Felony Murder Is The Right Answer For Rayshard Brooks Killing

As a former NYPD officer and a student of law and politics at John Jay College of Criminal Justice, I agree with the charges against former officer Garrett Rolfe who killed Rayshard Brooks. Officer Rolfe displayed malice aforethought and a depraved indifference for human life when he shot Rayshard Brooks in the back twice while Brooks was 18 feet away running in the direction of innocent witnesses in a crowded Wendy’s parking lot. At no time did Mr. Brooks turn and face officer Rolfe even though he had a taser. Therefore, he never posed a threat to the officer.

Malice aforethought means deliberate action with malice, intending to harm or kill another person unlawfully. Once Mr. Brooks had bested two Atlanta police officers, taking a taser from one, allegedly using that taser on one of the officers, then outrunning the officers, it seems as though officer Rolfe became emotionally unstable, angry, and with malice in his heart, he wanted to harm Mr. Brooks as retaliation.

According to APD policy guidelines and operations procedures, it is unlawful to shoot a taser at someone running away. Additionally, according to federal law, it is unlawful to shoot a suspect running away unless it is to prevent loss of life. By using his firearm unjustifiably, Mr. Rolfe committed aggravated assault with a deadly weapon which is a felony. And since during that felony Mr. Brooks died, that warrants the felony murder charge.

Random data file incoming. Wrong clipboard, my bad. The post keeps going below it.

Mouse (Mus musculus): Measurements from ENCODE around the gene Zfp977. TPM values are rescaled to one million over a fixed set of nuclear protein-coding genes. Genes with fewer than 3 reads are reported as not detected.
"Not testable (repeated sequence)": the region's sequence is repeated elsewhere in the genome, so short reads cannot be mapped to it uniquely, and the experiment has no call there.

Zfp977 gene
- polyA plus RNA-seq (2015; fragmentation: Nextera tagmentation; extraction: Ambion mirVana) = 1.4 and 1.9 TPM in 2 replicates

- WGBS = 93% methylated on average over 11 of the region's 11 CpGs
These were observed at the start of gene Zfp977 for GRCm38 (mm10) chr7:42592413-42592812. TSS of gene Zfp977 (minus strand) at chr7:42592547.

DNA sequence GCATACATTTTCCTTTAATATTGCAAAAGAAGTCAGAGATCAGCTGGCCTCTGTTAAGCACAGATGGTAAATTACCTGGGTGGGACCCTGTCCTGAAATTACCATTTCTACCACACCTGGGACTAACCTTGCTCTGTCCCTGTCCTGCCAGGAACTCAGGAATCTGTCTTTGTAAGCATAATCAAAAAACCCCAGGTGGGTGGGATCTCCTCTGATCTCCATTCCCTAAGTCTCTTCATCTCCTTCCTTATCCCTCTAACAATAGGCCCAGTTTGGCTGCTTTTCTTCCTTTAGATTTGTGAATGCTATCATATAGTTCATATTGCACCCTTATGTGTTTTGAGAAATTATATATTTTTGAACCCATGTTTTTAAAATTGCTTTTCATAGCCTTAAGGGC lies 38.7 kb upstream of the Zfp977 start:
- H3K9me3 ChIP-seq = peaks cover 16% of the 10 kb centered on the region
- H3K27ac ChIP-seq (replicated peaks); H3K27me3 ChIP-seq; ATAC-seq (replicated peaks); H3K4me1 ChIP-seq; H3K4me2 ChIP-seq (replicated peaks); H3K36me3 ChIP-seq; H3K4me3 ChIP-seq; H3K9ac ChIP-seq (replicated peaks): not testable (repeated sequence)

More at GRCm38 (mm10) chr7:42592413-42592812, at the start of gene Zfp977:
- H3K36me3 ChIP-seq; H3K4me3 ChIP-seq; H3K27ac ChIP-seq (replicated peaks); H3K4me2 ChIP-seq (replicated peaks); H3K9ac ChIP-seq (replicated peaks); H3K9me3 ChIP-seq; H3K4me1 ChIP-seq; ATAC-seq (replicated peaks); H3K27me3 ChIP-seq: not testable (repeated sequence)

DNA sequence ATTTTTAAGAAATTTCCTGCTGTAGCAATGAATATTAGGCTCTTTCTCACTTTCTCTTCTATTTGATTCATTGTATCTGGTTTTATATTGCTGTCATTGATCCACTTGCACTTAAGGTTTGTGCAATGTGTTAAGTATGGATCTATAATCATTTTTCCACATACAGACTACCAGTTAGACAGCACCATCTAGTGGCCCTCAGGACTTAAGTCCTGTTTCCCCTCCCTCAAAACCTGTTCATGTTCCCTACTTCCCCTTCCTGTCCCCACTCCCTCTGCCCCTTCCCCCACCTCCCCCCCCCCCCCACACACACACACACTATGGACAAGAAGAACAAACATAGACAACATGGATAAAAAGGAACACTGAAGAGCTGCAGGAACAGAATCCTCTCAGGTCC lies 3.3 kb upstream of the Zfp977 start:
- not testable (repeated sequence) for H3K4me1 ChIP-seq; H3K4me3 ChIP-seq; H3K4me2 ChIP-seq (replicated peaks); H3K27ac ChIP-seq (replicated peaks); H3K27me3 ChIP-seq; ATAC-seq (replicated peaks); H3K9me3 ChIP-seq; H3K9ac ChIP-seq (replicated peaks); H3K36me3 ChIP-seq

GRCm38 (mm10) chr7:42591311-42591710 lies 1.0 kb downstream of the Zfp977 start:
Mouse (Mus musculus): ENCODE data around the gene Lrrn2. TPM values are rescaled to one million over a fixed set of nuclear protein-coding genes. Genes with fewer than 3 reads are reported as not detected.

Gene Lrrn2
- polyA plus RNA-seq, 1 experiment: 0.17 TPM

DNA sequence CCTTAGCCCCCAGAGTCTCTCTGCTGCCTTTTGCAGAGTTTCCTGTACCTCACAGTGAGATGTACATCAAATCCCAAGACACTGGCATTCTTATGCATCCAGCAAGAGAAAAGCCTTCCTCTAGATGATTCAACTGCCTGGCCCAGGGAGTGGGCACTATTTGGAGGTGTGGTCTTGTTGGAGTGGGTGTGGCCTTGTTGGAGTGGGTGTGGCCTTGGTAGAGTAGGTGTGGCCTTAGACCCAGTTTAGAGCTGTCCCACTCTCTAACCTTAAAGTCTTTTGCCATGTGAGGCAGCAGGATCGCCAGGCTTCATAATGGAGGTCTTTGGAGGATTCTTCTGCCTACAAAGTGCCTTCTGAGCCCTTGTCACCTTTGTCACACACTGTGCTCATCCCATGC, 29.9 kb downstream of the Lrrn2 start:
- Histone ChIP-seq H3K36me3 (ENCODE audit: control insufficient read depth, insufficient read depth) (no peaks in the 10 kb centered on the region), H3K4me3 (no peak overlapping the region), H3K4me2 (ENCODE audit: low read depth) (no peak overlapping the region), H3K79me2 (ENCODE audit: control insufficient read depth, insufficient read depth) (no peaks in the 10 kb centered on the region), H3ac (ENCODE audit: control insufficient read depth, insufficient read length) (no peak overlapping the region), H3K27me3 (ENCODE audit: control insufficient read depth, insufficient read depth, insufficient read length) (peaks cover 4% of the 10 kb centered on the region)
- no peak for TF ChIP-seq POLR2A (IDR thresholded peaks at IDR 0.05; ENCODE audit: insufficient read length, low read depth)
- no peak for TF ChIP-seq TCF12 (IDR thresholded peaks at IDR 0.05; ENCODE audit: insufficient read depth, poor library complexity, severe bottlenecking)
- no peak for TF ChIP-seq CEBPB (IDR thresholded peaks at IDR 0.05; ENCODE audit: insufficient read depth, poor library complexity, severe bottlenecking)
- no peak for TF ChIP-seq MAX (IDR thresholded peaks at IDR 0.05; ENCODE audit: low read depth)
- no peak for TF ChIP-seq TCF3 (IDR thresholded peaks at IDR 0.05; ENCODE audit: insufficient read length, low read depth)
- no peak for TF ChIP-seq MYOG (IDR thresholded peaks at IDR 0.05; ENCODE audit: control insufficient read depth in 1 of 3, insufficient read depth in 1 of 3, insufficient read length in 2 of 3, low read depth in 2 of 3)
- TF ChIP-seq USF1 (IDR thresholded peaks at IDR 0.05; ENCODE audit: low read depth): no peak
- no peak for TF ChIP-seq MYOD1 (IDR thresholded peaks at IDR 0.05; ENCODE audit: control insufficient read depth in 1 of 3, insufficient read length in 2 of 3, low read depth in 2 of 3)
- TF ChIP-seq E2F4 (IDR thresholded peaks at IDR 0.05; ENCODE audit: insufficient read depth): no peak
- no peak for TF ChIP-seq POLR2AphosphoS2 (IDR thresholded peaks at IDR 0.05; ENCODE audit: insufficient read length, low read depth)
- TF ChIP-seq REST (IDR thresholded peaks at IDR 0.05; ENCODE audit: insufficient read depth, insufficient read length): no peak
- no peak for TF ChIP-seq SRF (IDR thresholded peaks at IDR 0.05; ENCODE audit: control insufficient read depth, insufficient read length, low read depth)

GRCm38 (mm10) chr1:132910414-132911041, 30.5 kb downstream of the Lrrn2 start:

Anyone who’s seen a police show knows in a crowded area you don’t shoot unless it’s necessary to stop another shooter. On average police officers in gun battles only hit 20% of their targets. That’s why it’s inadvisable and against police policy to shoot in crowded areas. By doing so you show a depraved indifference toward human life. Officer Rolfe was charged with 3 additional counts of aggravated assault because one of his bullets struck an SUV with 3 occupants.

According to Atlanta District Attorney Paul Howard, he has eight videotapes and over 10 witnesses. During his investigation, he was able to ascertain that after officer Rolfe shot Mr. Brooks in the back twice, he ran over to him, cocked his foot back and kicked Brooks as hard as he could while Mr. Brooks was on the ground fighting for his life. That’s not “reasonable fear,” it’s malicious.

That is against all police protocol. You’re supposed to disarm the subject and render aid in a timely fashion. According to the DA it took over two minutes and 12 seconds before the officers attempted to render aid to Mr. Brooks. Sounds similar to George Floyd, where officer Chauvin waited two minutes and 53 seconds after he found out Mr. Floyd was unconscious, before attempting to render aid.

Officer Rolfe made what they call a “spontaneous utterance.” These are highly credible and admissible statements by a defendant which shows the defendant’s state of mind immediately following the incident. Officer Rolfe said “I got him.’ He exalted jubilation as though he was hunting an animal and successfully put it down. But even hunters don’t kick their prey once they’re on the ground bleeding and fighting for life.

Let’s dispel and debunk many arguments that are coming from fellow officers and police unions around the nation in defense of Mr. Rolfe. Many of them say that once Mr. Brooks gained control of a taser, he became a deadly threat to the officer’s life because the officer could have been tased, disoriented, disabled, immobilized, and have had his gun removed by Mr. Brooks and then executed summarily.

First, Mr. Brooks is running away at the time he was shot. He was over 18 feet away when officer Rolfe fired his weapon.

Second, Mr. Brooks never turned and pointed the taser at the officer as he was running. He put his arm over his shoulder, behind his back, and fired up in the air, not even in the direction of the officer but clearly over the officer’s head who had assumed a defensive position near a red vehicle.